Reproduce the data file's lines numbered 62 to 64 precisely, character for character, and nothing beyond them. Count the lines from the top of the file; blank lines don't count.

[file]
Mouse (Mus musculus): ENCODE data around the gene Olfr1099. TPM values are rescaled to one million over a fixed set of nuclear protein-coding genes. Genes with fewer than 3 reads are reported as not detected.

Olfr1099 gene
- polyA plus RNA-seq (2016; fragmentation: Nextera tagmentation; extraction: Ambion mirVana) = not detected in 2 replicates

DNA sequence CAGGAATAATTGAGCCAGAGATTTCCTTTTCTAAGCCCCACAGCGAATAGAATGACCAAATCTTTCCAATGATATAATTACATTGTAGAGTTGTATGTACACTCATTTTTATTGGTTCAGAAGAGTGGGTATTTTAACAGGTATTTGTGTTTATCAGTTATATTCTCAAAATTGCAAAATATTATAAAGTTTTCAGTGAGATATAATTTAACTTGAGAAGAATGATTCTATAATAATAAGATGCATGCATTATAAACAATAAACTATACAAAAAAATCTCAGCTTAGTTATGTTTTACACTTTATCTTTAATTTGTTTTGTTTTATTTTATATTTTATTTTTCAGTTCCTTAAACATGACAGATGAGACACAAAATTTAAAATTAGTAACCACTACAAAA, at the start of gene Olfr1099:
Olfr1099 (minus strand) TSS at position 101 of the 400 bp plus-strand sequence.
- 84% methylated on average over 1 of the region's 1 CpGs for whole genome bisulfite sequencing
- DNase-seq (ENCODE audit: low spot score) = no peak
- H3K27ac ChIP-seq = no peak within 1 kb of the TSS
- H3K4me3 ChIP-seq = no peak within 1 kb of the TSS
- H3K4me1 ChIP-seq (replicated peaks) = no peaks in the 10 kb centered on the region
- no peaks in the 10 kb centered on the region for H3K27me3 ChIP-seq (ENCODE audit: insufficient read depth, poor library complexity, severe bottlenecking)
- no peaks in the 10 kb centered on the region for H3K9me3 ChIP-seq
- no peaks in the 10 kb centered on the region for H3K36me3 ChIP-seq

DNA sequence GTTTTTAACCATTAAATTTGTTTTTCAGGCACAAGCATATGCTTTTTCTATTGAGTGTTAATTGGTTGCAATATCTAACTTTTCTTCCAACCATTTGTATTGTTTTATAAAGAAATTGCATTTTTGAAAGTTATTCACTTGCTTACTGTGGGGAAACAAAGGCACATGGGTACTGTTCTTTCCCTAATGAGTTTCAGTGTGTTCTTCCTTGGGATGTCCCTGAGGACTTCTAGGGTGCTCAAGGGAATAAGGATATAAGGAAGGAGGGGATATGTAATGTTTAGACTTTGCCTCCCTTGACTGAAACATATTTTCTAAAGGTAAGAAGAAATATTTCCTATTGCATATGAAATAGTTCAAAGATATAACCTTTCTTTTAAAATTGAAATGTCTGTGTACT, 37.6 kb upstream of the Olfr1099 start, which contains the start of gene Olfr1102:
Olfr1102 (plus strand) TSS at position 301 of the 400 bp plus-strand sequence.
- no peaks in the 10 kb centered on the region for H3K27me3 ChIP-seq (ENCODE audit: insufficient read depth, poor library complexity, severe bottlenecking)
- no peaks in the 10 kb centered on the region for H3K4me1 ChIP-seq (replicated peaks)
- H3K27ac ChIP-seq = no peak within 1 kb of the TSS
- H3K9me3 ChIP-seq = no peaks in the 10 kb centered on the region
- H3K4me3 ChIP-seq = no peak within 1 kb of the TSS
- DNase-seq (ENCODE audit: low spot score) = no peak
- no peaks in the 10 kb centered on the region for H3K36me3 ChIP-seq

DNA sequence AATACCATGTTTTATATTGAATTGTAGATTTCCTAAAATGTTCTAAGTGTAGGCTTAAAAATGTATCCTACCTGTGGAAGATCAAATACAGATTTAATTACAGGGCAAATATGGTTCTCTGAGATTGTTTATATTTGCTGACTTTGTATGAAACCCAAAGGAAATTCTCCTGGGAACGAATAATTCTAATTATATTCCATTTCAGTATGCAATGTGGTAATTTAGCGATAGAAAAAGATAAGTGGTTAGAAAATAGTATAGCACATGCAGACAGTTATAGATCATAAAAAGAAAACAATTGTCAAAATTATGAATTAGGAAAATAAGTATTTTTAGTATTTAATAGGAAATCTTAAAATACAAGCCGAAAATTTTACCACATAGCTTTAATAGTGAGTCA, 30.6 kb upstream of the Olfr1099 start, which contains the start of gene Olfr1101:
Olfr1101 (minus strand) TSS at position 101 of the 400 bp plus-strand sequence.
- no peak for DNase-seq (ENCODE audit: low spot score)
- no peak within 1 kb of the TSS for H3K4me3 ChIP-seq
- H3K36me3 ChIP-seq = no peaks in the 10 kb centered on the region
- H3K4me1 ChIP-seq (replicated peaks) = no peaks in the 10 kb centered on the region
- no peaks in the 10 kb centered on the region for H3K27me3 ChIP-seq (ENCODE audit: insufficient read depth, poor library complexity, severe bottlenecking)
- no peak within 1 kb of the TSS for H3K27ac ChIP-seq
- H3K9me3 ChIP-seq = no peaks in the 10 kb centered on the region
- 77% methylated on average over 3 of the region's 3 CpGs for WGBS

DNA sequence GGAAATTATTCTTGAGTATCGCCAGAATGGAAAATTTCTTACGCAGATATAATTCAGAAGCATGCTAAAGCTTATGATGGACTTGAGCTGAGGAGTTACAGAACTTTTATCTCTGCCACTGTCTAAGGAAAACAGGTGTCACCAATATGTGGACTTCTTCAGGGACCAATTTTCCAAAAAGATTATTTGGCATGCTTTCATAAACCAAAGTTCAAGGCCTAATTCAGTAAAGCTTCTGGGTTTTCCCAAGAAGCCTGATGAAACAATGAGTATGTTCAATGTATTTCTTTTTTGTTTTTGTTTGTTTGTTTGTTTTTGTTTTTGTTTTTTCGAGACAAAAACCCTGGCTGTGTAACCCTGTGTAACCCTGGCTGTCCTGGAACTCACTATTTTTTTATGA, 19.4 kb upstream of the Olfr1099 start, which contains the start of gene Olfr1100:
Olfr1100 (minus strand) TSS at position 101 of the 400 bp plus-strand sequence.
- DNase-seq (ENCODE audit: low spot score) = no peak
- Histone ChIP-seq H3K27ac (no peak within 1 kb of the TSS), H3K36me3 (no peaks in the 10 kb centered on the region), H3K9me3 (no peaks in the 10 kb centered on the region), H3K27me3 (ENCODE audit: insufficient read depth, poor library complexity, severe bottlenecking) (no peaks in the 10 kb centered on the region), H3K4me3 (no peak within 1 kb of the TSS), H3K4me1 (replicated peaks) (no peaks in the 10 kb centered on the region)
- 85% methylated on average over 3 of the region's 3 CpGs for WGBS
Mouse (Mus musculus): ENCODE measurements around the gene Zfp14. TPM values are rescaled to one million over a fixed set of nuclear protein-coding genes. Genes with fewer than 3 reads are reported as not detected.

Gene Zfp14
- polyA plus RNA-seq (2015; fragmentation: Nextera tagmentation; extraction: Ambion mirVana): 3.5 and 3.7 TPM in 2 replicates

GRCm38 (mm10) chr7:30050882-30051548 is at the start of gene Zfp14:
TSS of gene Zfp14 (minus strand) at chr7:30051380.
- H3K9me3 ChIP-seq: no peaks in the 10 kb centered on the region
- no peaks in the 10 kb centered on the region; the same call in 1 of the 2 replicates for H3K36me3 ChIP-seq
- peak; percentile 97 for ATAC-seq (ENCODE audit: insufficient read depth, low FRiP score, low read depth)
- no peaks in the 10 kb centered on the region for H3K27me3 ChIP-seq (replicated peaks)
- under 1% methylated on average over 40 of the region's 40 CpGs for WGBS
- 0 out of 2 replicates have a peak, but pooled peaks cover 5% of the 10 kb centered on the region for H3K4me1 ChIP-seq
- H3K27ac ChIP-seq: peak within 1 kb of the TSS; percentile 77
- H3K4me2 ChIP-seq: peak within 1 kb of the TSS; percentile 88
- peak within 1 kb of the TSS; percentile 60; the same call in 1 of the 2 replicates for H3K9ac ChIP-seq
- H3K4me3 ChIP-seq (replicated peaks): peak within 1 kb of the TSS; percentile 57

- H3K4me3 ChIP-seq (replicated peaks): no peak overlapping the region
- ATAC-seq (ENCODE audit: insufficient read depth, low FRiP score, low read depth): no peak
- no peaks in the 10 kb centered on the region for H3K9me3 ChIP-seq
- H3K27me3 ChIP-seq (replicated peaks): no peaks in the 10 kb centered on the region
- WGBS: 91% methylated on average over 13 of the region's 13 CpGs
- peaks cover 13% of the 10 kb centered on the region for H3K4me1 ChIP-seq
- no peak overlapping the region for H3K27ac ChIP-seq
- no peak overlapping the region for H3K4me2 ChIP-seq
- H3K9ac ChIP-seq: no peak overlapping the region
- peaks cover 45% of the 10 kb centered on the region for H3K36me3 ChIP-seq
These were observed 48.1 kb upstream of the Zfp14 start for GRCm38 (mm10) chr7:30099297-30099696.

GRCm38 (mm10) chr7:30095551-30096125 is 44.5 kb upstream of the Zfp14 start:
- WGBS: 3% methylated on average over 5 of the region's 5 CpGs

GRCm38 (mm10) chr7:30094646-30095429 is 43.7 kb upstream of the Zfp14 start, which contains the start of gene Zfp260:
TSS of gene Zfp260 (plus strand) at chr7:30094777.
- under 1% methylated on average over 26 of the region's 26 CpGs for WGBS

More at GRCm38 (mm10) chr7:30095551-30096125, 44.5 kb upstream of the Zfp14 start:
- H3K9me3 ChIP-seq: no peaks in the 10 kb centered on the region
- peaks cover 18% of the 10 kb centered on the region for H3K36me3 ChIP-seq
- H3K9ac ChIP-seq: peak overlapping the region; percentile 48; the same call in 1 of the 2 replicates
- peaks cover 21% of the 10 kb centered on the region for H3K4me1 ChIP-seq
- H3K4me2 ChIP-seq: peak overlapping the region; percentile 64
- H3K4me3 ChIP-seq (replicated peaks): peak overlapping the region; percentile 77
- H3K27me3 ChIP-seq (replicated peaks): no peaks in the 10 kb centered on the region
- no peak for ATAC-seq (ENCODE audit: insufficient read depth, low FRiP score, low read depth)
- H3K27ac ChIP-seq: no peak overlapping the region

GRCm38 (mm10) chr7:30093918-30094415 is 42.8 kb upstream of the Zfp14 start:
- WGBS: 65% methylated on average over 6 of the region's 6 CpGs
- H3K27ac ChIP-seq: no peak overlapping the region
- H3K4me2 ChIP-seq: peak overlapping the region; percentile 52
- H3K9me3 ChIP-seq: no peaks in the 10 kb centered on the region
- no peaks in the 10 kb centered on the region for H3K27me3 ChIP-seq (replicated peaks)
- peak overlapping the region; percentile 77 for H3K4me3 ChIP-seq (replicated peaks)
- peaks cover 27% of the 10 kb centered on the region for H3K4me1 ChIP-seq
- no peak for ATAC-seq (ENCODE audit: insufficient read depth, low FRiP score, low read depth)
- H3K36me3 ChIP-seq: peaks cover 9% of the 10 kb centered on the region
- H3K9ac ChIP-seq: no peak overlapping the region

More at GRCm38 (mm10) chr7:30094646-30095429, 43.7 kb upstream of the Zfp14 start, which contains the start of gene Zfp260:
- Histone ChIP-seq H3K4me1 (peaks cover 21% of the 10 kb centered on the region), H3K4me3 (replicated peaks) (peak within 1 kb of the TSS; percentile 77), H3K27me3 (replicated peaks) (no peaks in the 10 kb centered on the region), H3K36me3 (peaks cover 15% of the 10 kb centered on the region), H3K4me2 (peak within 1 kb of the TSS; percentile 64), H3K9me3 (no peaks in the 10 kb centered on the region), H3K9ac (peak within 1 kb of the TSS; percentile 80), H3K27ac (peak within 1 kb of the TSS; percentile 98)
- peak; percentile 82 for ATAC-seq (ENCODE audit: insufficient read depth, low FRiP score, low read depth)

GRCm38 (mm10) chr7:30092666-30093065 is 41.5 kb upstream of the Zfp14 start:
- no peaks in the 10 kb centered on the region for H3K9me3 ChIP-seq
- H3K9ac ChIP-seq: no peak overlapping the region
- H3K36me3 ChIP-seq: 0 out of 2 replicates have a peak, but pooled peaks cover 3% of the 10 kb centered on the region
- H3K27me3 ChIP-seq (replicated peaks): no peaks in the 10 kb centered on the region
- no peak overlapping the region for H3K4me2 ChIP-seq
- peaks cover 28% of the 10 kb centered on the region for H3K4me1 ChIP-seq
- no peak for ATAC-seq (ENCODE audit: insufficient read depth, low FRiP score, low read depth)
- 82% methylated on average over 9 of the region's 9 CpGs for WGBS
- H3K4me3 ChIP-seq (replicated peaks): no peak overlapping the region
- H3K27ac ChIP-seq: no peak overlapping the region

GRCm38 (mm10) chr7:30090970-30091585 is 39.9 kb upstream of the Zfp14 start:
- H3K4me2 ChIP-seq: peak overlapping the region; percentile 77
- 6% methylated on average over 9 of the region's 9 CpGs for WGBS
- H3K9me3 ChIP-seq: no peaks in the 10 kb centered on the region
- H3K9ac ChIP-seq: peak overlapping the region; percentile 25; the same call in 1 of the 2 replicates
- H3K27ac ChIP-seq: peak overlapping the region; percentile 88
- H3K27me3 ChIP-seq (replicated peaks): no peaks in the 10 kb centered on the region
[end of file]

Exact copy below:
- peaks cover 45% of the 10 kb centered on the region for H3K36me3 ChIP-seq
These were observed 48.1 kb upstream of the Zfp14 start for GRCm38 (mm10) chr7:30099297-30099696.

GRCm38 (mm10) chr7:30095551-30096125 is 44.5 kb upstream of the Zfp14 start: